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Sachin Yende and Derek Angus Receive R34 Grant to Design a Trial to Test a Novel Therapy in Severe Sepsis Patients

Tue, 07/14/2015

Sachin Yende, MD, MS, and Derek Angus, MD, MPH, recently received an R34 planning grant from the National Institutes of Health for a project titled, “Immunotherapy of sepsis using anti-PDL1 antibody.” This planning grant will enable the Primary Investigators to finalize the logistical and design elements of a phase-2, multicenter, randomized trial that will test a novel immunomodulatory therapy, which has been successfully used to treat patients with cancer, in severe sepsis patients.

The project employs a multi-PI model, with Yende, Associate Professor of Critical Care Medicine and Clinical and Translational Sciences and Director of the Clinical Epidemiology Program in the CRISMA Center, and Angus, Chair of the Department of Critical Care Medicine and Directory of the CRISMA Center, joining Richard Hotchkiss, MD, Professor of Anesthesiology, Washington University and the PI of a previous proposal on the topic.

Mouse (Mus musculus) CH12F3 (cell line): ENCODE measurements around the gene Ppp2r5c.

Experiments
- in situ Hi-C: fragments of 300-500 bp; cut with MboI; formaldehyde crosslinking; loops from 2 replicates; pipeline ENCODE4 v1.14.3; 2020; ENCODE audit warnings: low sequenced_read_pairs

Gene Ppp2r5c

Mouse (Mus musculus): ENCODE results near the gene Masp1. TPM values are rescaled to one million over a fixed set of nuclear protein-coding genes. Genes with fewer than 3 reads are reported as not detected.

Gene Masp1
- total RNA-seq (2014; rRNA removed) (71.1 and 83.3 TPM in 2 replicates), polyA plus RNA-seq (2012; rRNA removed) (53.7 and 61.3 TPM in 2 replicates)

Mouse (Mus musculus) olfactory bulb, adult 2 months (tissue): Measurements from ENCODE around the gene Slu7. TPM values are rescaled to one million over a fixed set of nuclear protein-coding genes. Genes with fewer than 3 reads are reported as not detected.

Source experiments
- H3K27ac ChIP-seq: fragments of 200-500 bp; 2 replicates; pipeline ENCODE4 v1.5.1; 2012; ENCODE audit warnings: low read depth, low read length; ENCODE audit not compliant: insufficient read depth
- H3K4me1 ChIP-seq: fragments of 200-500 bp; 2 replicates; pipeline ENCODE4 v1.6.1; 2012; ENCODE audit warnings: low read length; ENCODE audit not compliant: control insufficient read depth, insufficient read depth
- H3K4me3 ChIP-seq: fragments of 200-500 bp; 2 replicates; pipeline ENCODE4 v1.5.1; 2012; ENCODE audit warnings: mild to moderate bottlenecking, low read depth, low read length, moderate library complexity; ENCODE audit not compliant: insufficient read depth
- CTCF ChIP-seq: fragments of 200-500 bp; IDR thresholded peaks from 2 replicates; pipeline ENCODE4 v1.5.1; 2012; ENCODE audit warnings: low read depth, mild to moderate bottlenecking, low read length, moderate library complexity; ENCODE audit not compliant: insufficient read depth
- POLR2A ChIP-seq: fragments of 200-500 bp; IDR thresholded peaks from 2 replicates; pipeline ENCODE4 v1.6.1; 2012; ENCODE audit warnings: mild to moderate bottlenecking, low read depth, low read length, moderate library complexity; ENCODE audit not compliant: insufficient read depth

The project is noteworthy in several aspects. It employs an academic-industry collaboration, receiving industry support from Bristol Myers Squibb, Inc. (BMS). A consortium of investigators from the University of Pittsburgh, Washington University, Emory University, Vanderbilt University, University of Florida, and Ohio State University will work alongside investigators from BMS. Phase 1 of the trial will be funded by BMS and the investigators anticipate the National Institutes of Health will fund Phase 2. The study also uses an adaptive trial design, in which enrollment and allocation can be altered during the trial, in effect personalizing the treatments for the patients in the study.

“For years, immunomodulatory therapy for sepsis targeted the exaggerated immune response,” notes Yende. “In contrast, this trial will test a therapy to reverse immunosuppression. The key challenge here is to understand which patients are most likely to benefit from this therapy and personalize it. We hope that the adaptive study design will help us identify biomarker subgroups to target anti-PDL1 therapy while the phase 2 trial is underway.”